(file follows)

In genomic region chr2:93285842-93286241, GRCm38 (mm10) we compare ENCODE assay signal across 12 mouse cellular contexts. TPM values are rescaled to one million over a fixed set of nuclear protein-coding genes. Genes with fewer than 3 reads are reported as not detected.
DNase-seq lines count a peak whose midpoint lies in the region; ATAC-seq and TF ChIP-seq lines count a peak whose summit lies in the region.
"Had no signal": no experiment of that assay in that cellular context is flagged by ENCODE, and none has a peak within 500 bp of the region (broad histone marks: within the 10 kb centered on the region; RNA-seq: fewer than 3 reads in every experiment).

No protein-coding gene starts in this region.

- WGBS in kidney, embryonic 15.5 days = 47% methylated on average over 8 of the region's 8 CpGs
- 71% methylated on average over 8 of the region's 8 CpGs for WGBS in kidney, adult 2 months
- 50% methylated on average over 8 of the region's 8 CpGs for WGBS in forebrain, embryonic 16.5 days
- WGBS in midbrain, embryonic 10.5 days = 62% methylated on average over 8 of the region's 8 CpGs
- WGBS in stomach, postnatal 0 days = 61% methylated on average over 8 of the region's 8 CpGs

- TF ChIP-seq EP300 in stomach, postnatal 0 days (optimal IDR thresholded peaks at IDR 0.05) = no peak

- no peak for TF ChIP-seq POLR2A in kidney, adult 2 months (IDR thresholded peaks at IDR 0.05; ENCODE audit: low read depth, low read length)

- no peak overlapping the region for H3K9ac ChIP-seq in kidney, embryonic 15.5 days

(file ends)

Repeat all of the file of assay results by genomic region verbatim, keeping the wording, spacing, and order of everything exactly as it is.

In genomic region chr2:93285842-93286241, GRCm38 (mm10) we compare ENCODE assay signal across 12 mouse cellular contexts. TPM values are rescaled to one million over a fixed set of nuclear protein-coding genes. Genes with fewer than 3 reads are reported as not detected.
DNase-seq lines count a peak whose midpoint lies in the region; ATAC-seq and TF ChIP-seq lines count a peak whose summit lies in the region.
"Had no signal": no experiment of that assay in that cellular context is flagged by ENCODE, and none has a peak within 500 bp of the region (broad histone marks: within the 10 kb centered on the region; RNA-seq: fewer than 3 reads in every experiment).

No protein-coding gene starts in this region.

- WGBS in kidney, embryonic 15.5 days = 47% methylated on average over 8 of the region's 8 CpGs
- 71% methylated on average over 8 of the region's 8 CpGs for WGBS in kidney, adult 2 months
- 50% methylated on average over 8 of the region's 8 CpGs for WGBS in forebrain, embryonic 16.5 days
- WGBS in midbrain, embryonic 10.5 days = 62% methylated on average over 8 of the region's 8 CpGs
- WGBS in stomach, postnatal 0 days = 61% methylated on average over 8 of the region's 8 CpGs

- TF ChIP-seq EP300 in stomach, postnatal 0 days (optimal IDR thresholded peaks at IDR 0.05) = no peak

- no peak for TF ChIP-seq POLR2A in kidney, adult 2 months (IDR thresholded peaks at IDR 0.05; ENCODE audit: low read depth, low read length)

- no peak overlapping the region for H3K9ac ChIP-seq in kidney, embryonic 15.5 days